Set at the Newport jazz festival in 1958, this documentary mixes images of water and the town with performers and audience. The film progresses from day to night and from improvisational ... See full summary »
Set at the Newport jazz festival in 1958, this documentary mixes images of water and the town with performers and audience. The film progresses from day to night and from improvisational music to Gospel. It's a concert film that suggests peace and leisure, jazz at a particular time and place. Written by
Features one of the rare film appearances of two of the greatest jazz artists of all times: New Orleans-born trumpeter Louis Armstrong and Texas-born trombonist Jack Teagarden. When Armstrong formed his six-piece All Stars in 1946 Jack, who was white, was asked to join. The obvious affection these two great performers felt for each other's singing, clowning and playing is particularly evident in their classic performance of "Old Rocking Chair." After Armstrong was invited to return his home town after many years away, he insisted Teagarden join him on the stage. The city refused to let a white man and a Negro play together. Armstrong eventually returned to his native New Orleans, and performed at the very first New Orleans Jazz Festival. Coincidentally, along with Mahalia Jackson- his costar in this film. See more »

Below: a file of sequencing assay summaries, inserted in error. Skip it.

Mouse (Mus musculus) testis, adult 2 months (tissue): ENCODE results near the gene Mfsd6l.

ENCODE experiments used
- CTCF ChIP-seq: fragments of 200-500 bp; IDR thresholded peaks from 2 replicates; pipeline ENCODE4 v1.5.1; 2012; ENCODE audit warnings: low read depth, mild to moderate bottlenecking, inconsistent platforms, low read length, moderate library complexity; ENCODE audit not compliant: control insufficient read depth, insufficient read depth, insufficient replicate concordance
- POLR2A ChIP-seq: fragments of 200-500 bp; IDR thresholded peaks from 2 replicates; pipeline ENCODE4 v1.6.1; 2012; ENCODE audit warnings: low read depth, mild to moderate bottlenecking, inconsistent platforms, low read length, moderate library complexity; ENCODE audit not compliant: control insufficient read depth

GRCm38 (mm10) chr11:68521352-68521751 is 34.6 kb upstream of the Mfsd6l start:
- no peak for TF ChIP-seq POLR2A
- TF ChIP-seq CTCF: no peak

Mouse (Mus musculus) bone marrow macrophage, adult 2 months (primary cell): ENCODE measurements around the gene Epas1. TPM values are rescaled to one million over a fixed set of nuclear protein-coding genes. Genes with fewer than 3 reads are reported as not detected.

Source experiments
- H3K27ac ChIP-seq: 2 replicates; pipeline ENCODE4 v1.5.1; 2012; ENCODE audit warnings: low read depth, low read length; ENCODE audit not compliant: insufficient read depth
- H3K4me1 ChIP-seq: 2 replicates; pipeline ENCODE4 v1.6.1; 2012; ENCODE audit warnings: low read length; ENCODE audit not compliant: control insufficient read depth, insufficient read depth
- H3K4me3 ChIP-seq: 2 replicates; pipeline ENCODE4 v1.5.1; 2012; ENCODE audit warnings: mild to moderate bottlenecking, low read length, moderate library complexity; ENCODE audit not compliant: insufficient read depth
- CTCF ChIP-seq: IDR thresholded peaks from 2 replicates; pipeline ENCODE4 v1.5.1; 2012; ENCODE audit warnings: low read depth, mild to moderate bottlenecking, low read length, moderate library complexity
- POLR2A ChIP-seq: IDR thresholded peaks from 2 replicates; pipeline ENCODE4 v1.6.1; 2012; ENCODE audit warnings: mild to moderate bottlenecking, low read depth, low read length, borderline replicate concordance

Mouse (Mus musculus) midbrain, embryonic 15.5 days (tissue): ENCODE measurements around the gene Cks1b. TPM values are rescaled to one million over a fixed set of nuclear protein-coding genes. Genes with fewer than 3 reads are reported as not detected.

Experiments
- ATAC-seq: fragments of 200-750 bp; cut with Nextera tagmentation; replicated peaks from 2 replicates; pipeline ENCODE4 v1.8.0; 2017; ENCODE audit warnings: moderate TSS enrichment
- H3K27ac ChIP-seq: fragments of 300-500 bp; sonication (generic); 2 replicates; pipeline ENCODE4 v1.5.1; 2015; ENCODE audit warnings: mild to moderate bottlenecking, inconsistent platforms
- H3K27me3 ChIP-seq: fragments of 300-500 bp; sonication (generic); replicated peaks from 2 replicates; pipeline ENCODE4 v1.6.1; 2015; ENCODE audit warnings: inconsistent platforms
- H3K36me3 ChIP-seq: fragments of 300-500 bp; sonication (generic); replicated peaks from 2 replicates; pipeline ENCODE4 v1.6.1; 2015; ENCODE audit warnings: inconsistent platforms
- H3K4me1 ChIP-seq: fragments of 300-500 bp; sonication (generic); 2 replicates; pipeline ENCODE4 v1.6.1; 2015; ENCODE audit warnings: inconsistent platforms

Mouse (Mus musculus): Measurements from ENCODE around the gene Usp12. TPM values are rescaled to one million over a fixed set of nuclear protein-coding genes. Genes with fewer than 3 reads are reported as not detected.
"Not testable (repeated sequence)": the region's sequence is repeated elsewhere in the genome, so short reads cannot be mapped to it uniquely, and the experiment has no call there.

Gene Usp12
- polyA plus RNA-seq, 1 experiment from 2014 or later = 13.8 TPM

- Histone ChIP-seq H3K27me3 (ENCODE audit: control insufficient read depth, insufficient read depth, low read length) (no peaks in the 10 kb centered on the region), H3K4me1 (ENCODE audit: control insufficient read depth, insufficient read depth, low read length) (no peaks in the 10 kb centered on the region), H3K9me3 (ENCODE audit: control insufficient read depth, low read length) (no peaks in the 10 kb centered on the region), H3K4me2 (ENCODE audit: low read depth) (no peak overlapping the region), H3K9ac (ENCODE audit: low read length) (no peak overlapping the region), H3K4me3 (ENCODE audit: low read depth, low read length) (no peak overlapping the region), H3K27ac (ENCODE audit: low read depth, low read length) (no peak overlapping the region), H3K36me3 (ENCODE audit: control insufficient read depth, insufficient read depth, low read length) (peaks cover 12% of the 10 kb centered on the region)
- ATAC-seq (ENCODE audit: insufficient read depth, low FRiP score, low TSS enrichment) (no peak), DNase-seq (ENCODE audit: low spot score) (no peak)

Not quite a concert film, not quite a travelogue, this "day and night in the life" of the Newport Jazz Festival is a delight. Some standout performances, including an unforgettable rendition of Sweet Georgia Brown by Anita O'Day and a gorgeous set by a beatific Mahalia Jackson would make this film worth watching all on their own. But, there's more. A very young Chuck Berry makes an appearance, and the earliest Rock and Roll seems boring by comparison to the many styles of jazz displayed in this film. Despite the repetitive groove, the folks in the audience can't help moving their feet to it and the future is foretold. Bert Stern deliberately moves the focus away from Berry's stage pyrotechnics and keeps it on the audience and the amused if bored jazz musicians. Did he know this was what the future held? Maybe. Bits and pieces of the lives of affluent Newport residents, a yacht race (America's Cup qualifying), jazz musicians practicing, a break into Bach by a cellist, dancing on the rooftops, all the small parts that make this film greater than their sum, this is one worth watching, and perhaps, like me, you'll find it one worth adding to your permanent library of musical film.
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